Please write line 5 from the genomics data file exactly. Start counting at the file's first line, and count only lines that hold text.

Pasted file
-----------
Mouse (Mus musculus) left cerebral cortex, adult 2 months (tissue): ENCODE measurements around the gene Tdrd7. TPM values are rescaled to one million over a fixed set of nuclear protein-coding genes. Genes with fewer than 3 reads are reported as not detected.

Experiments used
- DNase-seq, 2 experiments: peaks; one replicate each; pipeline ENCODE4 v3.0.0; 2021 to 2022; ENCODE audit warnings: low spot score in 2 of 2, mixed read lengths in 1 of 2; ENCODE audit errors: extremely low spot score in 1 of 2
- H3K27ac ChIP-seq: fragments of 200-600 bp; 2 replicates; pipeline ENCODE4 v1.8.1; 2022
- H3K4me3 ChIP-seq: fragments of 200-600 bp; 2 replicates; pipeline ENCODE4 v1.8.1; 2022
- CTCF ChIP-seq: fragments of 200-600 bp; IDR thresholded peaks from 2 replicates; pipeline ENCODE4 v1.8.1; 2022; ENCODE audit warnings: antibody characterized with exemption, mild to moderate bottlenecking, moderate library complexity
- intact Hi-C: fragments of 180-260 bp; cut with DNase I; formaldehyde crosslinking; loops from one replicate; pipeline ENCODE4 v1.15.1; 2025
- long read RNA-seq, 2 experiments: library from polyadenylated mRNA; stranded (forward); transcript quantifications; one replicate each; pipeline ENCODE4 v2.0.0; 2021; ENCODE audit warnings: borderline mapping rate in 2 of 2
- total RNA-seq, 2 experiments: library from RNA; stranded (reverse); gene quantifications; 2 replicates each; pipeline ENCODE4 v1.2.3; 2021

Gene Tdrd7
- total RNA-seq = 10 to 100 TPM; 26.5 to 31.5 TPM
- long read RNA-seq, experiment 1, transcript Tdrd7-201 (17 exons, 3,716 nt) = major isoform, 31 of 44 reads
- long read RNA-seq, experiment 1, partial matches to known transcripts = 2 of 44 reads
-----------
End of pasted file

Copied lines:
- H3K4me3 ChIP-seq: fragments of 200-600 bp; 2 replicates; pipeline ENCODE4 v1.8.1; 2022